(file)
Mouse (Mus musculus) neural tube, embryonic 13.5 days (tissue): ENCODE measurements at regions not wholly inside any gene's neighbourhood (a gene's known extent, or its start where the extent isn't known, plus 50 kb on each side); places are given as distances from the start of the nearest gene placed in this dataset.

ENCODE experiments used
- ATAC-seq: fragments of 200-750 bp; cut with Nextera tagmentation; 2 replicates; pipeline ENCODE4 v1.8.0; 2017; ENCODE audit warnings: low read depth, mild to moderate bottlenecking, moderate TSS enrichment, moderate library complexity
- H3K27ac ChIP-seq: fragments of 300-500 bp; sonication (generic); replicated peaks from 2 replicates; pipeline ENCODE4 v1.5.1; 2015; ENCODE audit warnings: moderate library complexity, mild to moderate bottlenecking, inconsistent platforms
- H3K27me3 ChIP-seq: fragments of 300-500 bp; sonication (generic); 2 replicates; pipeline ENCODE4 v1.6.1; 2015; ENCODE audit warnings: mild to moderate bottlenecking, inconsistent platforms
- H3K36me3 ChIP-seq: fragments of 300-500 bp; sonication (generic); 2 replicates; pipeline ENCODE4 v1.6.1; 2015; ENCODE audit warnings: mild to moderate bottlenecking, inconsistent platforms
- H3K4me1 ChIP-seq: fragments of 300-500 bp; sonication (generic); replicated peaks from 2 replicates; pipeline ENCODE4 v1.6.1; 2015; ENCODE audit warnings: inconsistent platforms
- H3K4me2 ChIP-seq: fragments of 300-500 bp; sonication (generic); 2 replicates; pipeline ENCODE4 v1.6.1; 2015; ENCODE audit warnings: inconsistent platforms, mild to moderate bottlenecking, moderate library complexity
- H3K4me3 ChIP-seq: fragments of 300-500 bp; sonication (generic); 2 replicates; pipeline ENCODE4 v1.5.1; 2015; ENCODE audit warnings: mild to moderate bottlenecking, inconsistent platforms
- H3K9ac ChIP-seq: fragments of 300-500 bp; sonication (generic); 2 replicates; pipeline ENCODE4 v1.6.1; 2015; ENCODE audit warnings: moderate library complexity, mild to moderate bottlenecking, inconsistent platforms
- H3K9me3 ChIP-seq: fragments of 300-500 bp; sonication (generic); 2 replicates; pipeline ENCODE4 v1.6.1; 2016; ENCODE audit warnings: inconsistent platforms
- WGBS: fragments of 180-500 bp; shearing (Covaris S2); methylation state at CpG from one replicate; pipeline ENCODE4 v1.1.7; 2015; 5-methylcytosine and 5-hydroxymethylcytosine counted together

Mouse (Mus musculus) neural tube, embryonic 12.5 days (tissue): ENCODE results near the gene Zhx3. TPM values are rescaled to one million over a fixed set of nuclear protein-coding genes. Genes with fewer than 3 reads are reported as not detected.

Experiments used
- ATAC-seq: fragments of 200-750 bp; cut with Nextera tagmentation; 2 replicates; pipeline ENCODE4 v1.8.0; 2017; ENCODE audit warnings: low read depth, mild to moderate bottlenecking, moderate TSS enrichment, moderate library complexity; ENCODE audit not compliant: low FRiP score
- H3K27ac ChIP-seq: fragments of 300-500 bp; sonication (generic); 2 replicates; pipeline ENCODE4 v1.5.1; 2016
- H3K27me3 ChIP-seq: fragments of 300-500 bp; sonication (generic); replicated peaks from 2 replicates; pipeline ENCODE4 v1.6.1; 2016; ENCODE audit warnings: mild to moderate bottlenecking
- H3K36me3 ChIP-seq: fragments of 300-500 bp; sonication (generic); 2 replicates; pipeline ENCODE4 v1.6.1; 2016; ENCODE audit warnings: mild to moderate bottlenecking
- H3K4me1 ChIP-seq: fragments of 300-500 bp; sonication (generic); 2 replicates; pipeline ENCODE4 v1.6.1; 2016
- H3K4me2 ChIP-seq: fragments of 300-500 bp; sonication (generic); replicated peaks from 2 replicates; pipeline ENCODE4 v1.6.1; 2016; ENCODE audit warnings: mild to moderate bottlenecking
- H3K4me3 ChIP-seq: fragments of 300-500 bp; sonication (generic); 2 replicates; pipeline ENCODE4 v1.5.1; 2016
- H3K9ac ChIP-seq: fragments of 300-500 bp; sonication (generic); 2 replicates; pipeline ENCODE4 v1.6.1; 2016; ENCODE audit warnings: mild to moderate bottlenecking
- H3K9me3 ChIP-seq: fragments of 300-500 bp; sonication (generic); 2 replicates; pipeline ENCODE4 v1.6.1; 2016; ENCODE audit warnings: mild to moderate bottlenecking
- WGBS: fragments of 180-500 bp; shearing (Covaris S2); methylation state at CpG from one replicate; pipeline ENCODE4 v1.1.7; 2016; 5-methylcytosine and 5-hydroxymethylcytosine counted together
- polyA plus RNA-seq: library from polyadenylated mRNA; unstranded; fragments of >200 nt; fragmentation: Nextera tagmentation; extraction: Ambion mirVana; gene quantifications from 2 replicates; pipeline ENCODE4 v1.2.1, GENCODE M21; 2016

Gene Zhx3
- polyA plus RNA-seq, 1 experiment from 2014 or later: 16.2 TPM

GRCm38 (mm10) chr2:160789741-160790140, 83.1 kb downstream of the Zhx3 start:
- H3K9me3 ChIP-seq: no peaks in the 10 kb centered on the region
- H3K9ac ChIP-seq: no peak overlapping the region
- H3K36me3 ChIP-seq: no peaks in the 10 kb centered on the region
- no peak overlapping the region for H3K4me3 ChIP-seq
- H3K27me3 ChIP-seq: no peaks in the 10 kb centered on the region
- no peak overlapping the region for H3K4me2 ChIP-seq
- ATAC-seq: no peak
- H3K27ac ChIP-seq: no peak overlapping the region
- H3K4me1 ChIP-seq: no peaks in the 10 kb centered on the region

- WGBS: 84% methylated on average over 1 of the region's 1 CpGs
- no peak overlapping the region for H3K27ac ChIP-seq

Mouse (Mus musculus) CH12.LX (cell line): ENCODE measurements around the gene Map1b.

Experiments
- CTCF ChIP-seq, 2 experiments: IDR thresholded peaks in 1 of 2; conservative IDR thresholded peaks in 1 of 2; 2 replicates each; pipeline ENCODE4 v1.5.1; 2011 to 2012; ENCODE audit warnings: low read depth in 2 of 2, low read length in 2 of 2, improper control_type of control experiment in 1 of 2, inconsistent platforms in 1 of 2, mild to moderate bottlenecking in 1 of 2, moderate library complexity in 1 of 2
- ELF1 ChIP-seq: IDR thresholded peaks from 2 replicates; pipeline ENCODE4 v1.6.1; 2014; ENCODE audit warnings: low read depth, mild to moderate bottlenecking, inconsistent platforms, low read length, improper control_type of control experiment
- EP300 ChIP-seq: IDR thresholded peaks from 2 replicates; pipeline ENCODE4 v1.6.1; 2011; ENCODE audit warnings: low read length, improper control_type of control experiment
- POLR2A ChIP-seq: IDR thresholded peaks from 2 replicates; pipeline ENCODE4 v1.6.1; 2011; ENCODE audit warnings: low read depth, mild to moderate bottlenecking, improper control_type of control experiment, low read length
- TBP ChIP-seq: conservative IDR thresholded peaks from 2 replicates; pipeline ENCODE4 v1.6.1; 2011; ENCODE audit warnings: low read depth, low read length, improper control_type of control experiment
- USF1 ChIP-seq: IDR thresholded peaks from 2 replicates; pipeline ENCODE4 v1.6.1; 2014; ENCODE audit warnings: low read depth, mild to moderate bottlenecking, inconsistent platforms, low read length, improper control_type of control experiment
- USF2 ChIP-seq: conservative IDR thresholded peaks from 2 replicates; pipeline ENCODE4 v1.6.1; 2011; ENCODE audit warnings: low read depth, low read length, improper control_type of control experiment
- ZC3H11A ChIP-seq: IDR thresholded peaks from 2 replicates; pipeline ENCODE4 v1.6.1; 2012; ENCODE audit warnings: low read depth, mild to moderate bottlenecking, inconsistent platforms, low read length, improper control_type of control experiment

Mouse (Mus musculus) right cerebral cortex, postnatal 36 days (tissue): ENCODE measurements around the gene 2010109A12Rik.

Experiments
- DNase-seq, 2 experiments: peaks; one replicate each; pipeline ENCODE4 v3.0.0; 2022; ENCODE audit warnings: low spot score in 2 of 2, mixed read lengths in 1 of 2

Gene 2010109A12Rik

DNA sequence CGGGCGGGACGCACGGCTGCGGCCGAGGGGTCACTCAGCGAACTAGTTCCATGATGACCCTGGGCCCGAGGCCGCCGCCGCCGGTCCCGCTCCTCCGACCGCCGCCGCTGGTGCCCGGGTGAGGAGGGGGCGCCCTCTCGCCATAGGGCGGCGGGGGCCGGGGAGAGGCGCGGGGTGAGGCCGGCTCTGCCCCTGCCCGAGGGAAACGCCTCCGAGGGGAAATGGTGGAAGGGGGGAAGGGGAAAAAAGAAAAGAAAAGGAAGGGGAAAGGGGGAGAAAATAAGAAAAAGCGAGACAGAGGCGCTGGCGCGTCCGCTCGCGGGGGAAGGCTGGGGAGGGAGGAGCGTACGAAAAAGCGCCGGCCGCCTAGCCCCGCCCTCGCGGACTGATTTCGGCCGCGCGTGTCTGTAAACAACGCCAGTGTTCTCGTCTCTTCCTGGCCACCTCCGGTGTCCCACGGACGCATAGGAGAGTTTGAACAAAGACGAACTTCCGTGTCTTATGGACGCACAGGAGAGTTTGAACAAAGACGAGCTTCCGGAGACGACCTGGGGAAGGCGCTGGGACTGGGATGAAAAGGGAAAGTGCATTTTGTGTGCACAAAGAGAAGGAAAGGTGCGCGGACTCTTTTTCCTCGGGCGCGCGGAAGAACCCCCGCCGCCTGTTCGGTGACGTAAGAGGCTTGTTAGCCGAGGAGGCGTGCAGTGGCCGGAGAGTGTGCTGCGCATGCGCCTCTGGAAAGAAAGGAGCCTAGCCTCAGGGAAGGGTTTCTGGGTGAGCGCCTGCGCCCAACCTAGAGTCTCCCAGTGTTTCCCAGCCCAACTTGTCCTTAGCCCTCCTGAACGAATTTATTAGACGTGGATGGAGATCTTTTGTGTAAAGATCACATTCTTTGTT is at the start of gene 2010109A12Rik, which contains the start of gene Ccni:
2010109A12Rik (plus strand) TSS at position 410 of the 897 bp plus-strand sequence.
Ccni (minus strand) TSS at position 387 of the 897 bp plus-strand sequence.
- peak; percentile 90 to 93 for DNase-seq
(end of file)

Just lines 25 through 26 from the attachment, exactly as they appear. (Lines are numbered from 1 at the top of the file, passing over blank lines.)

- polyA plus RNA-seq: library from polyadenylated mRNA; unstranded; fragments of >200 nt; fragmentation: Nextera tagmentation; extraction: Ambion mirVana; gene quantifications from 2 replicates; pipeline ENCODE4 v1.2.1, GENCODE M21; 2016

Gene Zhx3